Undermining the ethical basis for patient care degrades the quality of care provided and received.

  • David Bartlett

    In my view the key value should be to provide “Good quality healthcare to all who need it”. The question then becomes how can that be best achieved? Do you use a for-profit or non-profit model? Both have their advantages and disadvantages. By keeping that decision a pragmatic one rather than a moral one, might it then make agreement more likely?

  • David G. Markham

    A key value is whether health care should be a profit making business or a non profit human service? This is a moral choice. What was once a non profit human service has developed over the last 50 years into a profit making business corrupting health care’s primary mission and value base.

    The post progressive integral approach must include a transformation to a non profit human service approach based on a moral imperative of justice, equity, and compassion for all. If profit incentives continue to be allowed and used, they must be highly regulated to insure the common good and not just self interest is served.

    This common good of promoting the healthiest functioning possible for all members of society is something that all three world views can agree upon. The disagreement will be on how this goal is to be achieved and who can manage the system developed for their personal benefit. The incentives created and developed must serve the needs of individuals, groups, communities, and society. How can this alignment be designed and implemented is the bigger question which must be answered?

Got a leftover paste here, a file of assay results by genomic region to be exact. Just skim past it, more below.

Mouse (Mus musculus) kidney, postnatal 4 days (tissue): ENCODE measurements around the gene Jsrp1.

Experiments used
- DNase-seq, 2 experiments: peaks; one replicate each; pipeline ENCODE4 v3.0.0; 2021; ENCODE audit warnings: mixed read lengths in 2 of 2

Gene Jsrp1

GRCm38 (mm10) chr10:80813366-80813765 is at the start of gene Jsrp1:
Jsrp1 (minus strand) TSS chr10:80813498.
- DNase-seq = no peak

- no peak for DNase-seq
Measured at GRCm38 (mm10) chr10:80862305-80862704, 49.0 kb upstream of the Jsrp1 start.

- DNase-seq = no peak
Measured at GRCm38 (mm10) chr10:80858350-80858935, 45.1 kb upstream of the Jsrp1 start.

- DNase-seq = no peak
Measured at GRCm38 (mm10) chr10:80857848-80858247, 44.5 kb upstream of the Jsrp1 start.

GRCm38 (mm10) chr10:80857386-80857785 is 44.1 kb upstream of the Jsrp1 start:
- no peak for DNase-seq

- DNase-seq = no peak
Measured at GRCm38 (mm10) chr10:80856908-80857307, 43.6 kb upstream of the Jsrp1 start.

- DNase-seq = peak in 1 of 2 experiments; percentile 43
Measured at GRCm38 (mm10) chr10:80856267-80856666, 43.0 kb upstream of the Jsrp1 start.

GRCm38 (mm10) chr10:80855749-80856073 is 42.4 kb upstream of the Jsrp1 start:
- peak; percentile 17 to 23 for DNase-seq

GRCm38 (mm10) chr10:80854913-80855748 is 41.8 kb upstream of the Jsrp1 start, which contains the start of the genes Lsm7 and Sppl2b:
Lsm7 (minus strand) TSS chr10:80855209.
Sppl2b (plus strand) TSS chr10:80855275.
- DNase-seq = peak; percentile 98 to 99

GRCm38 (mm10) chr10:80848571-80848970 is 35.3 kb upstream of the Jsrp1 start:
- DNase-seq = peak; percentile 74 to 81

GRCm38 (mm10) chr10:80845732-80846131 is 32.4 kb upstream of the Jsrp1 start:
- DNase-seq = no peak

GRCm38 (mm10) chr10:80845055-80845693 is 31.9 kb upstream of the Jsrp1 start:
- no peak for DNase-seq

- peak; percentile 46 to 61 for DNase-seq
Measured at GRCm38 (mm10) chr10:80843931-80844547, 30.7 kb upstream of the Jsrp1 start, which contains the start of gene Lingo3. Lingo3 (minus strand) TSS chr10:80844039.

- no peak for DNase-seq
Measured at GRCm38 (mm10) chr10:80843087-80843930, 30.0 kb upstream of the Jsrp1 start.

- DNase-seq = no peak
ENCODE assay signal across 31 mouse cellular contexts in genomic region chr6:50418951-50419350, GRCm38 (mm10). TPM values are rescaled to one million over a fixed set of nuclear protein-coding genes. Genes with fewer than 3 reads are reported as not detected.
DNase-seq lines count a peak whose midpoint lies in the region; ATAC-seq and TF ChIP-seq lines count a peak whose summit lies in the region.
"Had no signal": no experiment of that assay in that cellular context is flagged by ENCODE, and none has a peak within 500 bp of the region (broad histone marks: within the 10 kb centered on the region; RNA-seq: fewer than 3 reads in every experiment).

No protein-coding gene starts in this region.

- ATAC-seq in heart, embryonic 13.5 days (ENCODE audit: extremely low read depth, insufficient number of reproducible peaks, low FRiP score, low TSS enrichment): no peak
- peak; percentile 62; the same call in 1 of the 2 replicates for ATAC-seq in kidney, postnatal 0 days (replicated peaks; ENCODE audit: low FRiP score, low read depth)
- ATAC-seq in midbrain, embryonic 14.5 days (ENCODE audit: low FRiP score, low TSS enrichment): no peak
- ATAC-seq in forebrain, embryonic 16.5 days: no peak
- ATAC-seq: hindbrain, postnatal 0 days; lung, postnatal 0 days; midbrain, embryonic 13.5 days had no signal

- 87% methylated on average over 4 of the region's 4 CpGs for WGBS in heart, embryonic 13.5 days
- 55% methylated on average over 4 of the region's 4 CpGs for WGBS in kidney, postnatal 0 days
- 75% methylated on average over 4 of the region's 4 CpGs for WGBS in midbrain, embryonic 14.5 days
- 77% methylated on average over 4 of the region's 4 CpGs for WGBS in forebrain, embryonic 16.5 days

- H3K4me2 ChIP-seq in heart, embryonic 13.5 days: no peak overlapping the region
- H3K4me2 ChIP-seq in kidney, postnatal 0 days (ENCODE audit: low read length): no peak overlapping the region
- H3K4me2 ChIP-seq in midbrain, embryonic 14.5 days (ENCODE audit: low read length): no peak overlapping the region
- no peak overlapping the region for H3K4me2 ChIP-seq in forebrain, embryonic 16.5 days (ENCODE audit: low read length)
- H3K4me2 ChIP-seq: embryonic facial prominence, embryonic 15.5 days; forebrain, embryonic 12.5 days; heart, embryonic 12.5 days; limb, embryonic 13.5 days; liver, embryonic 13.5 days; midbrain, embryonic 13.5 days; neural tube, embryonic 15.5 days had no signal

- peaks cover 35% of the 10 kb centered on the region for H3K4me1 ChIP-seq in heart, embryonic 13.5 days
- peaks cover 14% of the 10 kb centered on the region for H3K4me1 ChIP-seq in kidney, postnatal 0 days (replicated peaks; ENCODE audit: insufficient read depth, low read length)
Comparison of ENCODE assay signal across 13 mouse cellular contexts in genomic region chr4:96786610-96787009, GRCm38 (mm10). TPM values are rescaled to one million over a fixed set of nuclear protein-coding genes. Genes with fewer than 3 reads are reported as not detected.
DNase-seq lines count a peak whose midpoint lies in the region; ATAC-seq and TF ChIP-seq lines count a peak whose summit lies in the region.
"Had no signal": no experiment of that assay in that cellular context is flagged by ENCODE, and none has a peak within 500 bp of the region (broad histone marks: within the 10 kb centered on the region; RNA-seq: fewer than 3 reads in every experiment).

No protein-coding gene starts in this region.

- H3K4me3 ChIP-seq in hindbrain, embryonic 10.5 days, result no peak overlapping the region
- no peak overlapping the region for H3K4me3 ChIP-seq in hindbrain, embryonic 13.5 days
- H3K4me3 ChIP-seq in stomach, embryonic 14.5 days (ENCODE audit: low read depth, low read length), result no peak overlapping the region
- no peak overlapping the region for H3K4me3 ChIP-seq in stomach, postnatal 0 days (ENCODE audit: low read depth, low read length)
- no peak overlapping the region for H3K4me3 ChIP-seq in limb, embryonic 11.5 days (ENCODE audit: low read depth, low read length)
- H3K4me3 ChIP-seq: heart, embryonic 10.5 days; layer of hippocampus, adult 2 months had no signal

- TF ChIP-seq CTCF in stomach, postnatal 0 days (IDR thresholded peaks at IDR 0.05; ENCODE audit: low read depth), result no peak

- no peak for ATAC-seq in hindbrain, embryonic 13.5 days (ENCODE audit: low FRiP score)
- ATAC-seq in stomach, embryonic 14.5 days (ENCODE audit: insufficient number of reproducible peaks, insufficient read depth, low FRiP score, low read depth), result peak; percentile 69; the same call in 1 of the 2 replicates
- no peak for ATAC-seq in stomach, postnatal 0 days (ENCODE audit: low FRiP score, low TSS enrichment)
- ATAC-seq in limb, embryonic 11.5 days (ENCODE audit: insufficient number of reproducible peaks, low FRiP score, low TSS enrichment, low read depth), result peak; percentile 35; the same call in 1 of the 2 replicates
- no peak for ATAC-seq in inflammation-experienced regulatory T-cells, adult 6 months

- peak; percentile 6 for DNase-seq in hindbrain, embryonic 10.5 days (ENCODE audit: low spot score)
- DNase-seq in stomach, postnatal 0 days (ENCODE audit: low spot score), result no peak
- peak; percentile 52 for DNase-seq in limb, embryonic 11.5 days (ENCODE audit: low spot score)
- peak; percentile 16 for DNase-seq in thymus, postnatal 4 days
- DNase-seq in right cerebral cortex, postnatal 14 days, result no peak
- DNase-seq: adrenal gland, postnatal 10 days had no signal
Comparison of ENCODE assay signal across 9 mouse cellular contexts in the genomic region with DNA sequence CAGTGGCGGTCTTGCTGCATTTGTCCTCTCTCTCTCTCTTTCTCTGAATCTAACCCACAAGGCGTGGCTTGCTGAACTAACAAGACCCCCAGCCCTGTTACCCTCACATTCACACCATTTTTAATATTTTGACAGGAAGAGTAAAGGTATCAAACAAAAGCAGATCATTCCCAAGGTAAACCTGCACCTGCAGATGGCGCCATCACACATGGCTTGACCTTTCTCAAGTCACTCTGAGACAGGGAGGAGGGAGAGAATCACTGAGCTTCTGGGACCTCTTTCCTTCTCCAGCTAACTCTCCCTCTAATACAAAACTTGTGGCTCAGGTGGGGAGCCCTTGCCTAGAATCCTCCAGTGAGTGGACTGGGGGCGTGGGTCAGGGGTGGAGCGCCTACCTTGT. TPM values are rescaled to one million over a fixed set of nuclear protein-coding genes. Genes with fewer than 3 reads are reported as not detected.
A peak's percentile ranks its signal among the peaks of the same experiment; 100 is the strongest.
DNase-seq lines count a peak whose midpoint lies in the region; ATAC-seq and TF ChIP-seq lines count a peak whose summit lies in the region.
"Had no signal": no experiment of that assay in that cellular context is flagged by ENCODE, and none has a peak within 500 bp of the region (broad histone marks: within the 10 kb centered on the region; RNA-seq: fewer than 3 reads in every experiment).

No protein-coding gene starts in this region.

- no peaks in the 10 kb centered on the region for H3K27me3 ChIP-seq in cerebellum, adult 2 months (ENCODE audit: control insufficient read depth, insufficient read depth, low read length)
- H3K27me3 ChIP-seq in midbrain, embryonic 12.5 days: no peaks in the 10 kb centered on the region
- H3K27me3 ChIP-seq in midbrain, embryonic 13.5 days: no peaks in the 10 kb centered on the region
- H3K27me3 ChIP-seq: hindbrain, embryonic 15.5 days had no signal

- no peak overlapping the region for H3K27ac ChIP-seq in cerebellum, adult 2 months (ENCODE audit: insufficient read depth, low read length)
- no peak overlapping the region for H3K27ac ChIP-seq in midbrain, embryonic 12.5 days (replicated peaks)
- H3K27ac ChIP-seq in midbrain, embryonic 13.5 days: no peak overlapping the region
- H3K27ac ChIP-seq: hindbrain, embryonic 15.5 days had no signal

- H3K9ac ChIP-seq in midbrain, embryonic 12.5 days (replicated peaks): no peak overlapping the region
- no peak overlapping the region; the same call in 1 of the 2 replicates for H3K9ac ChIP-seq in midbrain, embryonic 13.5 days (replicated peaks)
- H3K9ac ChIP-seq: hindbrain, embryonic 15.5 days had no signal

• Libby Comeaux

    On the post-progressive model, we need to respect the values of all three world views. How would single-payer incentivize innovation and personal responsibility?

    • Libby Comeaux

      Further wonderings: How would single-payer incentivize innovation and personal responsibility without skewing functionality toward profits? Would it be possible to use something like a triple bottom line structure (people / planet / profit)? Or judge success based on Bhutan”s GNH measure (Gross National Happiness) rather than America’s GDP?

      • Michael Abramson

        Public option, probably based on extended Medicare but coexisting with private insurance market (but not employer-sponsored and not-for-profit as it was originally envisioned) could satisfy all three world views. The bigger issue, though, is how to address the chronic shortage of healthcare professionals in the country. This issue is not even mentioned, but if it is not solved, no insurance system will be able to reduce costs and improve access to care.

  • Rex Samson

    Single payer healthcare is the ONLY solution. There should be no market or private insurance. Period. Private hospitals can exist but the only insurance available should be either federal or state sponsored. There should be no plans, no co-pays, no fees, no deductibles and absolutely no patents on medication and pharmaceutical advancement. It’s supposed to be a healthcare system not an industry designed to make profit off of pain and suffering.